Tax Alert: expansion of the substance requirements for Dutch resident financial service companies

Alert, Oct. 13, 2020 by Richard Smeding & Gerwin de Wilde

Introduction

Effective as of 2014, The Netherlands applies by means of a decree (Uitvoeringsbesluit internationale bijstandsverlening bij de heffing van belastingen, hereinafter: the Decree) certain minimum substance requirements for so-called financial service companies - i.e. Dutch group financing companies, which are deemed to be predominantly engaged in intra-group financing, lending and/or licensing activities. On 28 November 2019, the Dutch State Secretary of Finance stated that the minimum substance requirements will be expanded in an amendment to the Decree, which has been reaffirmed in the Tax Plan Package 2021 on 15 September 2020.

Insofar these measures are not met, the following may ensue:

  • spontaneous exchange of information to foreign tax authorities;
  • disallowance of tax treaty benefits;
  • a penalty being imposed up to a maximum EUR 21,750 (2020) in case of wilful intent or gross negligence (if not reported correctly).

Furthermore, these substance criteria are also of importance for:

  • obtaining a Dutch tax residency certificate;
  • compliance with anti-abuse measures in the Dutch dividend withholding tax act and Dutch corporate income tax Act;
  • Obtaining an APA/ATR, although economic nexus has replaced the current substance requirements in this regard.  

Current relevant substance requirements

Pursuant to article 3a of the Decree, the current relevant substance requirements for Dutch resident financial service companies are:

  1. At least 50% of the statutory (and competent) directors of the Dutch company must be residents of the Netherlands;
  2. The Dutch resident directors have the required professional knowledge to perform their duties satisfactorily. The directors should exercise their own discretionary authority with respect to the conclusion of transactions entered into by the company, and should take responsibility for the proper implementation of such transactions;
  3. The Dutch company should have qualified personnel in order to fulfil and administer the transactions entered into by the company satisfactorily;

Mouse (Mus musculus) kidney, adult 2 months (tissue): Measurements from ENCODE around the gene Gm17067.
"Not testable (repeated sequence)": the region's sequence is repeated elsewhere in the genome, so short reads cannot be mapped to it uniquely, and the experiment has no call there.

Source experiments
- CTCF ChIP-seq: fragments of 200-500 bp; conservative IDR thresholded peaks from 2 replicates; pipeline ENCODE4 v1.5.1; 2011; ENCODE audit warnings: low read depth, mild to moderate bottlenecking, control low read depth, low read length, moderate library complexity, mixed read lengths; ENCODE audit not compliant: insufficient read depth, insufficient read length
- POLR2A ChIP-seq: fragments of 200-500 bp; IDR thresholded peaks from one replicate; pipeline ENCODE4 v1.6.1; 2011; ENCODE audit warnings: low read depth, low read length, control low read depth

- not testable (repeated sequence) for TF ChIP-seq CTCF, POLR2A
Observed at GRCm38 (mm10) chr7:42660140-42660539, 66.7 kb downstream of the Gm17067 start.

4. Decisions of the board of directors must be taken in the Netherlands;
  5. The most important bank accounts of the Dutch company are held in the Netherlands;
  6. The Dutch company actually performs its bookkeeping in the Netherlands (under certain conditions shared service centres are accepted);
  7. The registered address of the company must be in the Netherlands;
  8. The Dutch company should, to its best knowledge, not be considered a tax resident of another country;
  9. The Dutch company should bear economic risk related to its financing, licensing, rental or leasing transactions; and
  10. The Dutch company holds sufficient equity relative to the risk as described in point 9.

New relevant substance requirements

Besides the ten aforementioned already existing Dutch substance criteria, two additional criteria should be fulfilled by financial service companies:

  • a minimum of EUR 100,000 labour costs relating to the relevant holding activities should be incurred by this shareholder;
  • an office space must be owned or rented by this shareholder, from where the business activities are performed for at least 24 months.

Expected implementation

The expansion of the Decree was published in the Government Gazette on December 27, 2019, and the policy is expected to take effect on January 1, 2021 (simultaneously with the proposed conditional withholding tax on interest and royalties).

Substance in light of COVID-19

The COVID-19 crisis most likely also impacts the possibility to comply with substance requirements. It may be difficult to comply with requirements that at least half of the total number of directors and other persons with decision-making power qualifies as tax resident in the Netherlands (or abroad) and that management decisions are taken in the Netherlands (or abroad).

In accordance with the OECD, the Dutch government has taken a willing approach that travel restrictions imposed due to the current COVID-19 pandemic should not affect the tax residency of companies, the recognition of permanent establishments and the application of substance requirements (as set forth above).

Should you have any questions on how the changes in substance requirements for financial service companies will affect your business, please do not hesitate to contact us.

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Richard Smeding – smeding@wlp-law.com

Gerwin de Wilde – dewilde@wlp-law.com

13 October 2020